Every so often, pop-punk bands grow up. They get sick of singing about the girl next door and their bike, and start digging a little deeper. Green Day has decided to do that on American Idiot, a full-on theatrical concept album that might make you think, while still holding on to the band’s core following.
American Idiot is the story of “St. Jimmy,” the “Jesus of Suburbia,” (or is he?) and “Whatshername,” his lost girl. It opens with the blast-off punk of the title track, a clap-along anthem in which you can feel the anger of kids ready to boil over. Two five-part songs bookend the album, switching tempo while extending a particular theme, and then closes with “Whatshername,” a classic pop lost-love song with a twist. In between, the album ranges from straight-up punk rock, ‘50s-ish rhythms, theatrical ballads, and choruses that sound like the ghosts of youth, to full-on stadium rock anthems.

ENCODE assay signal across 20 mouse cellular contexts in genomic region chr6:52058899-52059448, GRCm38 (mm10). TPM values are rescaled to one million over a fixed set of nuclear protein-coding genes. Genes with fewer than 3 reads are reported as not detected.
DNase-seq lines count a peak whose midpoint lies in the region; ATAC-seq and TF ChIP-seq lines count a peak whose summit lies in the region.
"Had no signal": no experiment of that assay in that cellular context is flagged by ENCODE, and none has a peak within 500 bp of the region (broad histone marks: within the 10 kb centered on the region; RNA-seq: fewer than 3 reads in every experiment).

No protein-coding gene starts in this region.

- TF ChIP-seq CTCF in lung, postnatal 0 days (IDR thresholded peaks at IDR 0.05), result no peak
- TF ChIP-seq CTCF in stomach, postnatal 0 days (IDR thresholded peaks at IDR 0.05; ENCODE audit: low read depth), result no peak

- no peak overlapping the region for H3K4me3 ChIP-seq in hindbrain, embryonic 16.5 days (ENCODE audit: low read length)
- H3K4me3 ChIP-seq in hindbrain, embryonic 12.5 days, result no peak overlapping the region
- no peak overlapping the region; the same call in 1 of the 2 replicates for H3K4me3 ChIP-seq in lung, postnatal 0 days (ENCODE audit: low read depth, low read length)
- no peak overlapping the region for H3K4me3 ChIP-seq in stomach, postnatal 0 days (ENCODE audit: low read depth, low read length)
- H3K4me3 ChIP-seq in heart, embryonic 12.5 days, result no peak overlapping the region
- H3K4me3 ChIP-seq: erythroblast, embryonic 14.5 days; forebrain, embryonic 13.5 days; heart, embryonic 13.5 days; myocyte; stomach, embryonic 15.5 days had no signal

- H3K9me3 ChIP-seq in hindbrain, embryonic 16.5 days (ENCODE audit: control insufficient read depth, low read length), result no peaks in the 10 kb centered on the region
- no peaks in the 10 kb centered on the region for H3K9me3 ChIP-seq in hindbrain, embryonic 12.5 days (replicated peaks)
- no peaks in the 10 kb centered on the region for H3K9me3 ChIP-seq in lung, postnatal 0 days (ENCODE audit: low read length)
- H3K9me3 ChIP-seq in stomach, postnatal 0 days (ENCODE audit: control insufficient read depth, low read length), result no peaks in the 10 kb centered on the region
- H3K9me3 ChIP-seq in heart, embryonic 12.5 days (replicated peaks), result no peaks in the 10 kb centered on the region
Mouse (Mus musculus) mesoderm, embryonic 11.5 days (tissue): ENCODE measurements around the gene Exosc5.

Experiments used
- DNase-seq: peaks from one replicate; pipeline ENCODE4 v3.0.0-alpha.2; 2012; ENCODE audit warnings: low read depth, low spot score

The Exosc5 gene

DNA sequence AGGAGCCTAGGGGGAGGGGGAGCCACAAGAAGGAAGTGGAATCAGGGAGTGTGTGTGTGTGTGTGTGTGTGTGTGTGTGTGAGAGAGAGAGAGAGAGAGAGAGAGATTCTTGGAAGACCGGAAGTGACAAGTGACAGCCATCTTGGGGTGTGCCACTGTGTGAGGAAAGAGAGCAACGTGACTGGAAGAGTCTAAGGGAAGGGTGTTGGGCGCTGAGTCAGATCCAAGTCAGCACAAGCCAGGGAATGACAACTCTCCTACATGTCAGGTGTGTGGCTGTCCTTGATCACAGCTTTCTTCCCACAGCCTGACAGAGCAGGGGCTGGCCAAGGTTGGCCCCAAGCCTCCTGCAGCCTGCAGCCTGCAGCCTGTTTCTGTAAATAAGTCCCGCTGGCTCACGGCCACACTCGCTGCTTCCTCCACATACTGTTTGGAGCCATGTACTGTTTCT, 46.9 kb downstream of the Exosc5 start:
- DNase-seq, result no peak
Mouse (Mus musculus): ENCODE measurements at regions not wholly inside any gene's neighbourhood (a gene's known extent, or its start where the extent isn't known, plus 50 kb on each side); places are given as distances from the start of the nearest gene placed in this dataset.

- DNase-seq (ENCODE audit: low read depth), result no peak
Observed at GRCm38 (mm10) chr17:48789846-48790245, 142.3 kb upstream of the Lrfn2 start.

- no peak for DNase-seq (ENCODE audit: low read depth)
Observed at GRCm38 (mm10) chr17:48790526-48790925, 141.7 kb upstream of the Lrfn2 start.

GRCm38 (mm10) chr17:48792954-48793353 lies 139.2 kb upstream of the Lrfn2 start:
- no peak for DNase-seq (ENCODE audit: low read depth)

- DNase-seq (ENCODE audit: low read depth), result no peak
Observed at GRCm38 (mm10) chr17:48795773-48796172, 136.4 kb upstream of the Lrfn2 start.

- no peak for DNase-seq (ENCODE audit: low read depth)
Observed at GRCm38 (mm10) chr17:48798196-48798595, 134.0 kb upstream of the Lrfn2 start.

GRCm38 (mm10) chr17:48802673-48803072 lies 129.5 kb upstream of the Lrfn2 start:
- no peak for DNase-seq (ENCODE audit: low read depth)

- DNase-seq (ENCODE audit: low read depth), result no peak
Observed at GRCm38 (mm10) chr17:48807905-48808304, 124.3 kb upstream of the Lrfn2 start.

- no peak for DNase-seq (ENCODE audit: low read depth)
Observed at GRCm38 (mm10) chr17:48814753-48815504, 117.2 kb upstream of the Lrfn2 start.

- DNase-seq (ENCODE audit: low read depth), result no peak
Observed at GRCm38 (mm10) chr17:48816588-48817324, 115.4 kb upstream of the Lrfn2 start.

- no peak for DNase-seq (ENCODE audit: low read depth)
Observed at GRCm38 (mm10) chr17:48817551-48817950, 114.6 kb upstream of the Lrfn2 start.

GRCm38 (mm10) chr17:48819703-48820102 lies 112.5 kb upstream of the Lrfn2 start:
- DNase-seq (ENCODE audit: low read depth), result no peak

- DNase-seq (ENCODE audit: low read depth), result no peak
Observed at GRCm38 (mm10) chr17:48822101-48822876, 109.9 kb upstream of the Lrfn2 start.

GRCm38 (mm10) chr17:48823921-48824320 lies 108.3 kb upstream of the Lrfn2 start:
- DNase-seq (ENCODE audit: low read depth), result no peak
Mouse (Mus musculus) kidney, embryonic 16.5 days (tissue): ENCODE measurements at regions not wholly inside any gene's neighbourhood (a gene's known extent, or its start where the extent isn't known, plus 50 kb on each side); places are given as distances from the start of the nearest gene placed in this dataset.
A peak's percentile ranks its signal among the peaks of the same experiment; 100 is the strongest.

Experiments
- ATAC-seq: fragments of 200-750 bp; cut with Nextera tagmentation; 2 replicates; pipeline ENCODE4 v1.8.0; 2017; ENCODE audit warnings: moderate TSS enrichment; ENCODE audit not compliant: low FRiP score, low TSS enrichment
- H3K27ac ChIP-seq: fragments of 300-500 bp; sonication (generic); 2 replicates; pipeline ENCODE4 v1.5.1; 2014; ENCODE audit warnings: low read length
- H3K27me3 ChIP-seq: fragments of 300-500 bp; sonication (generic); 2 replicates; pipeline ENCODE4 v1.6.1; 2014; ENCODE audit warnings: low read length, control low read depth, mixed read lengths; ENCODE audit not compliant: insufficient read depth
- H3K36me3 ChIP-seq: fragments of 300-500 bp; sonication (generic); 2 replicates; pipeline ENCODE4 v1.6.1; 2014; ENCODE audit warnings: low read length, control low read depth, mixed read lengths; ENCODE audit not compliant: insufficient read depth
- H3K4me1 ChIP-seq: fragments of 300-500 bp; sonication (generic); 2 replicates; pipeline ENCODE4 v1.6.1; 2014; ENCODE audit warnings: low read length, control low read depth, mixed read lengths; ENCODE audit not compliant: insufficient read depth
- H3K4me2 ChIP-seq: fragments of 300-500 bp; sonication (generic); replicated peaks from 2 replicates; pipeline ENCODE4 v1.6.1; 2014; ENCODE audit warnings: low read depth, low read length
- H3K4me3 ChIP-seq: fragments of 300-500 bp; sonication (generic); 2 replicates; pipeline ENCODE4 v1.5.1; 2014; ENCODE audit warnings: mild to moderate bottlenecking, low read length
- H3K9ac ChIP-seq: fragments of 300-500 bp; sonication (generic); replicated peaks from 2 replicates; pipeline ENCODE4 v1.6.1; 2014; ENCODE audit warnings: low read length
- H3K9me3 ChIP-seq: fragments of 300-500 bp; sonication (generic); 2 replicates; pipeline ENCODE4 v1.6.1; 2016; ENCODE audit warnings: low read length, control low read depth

Billie Joe’s gift for wordplay has only become better here, exposing not the major issues of the Bush years (war, terrorism, job loss), but the alienation and anger of a generation growing up with little hope. Their music has only become better, more polished, and gone beyond punk—they’ve got a piano and saxophone listed in the credits, and Kathleen Hanna (Bikini Kill, Le Tigre) lends her voice to “Letterbomb.”
Green Day could’ve continued coasting on their Dookie fame, turning out generic records still a little better than the hundreds of love-and-teen-angst pop-punk bands, but they didn’t. In stepping outside of the rules of their “scene,” they’ve created a statement that the Establishment would do well to hear. The kids are pissed off and unhappy, and they’re not going away, they’re getting smarter.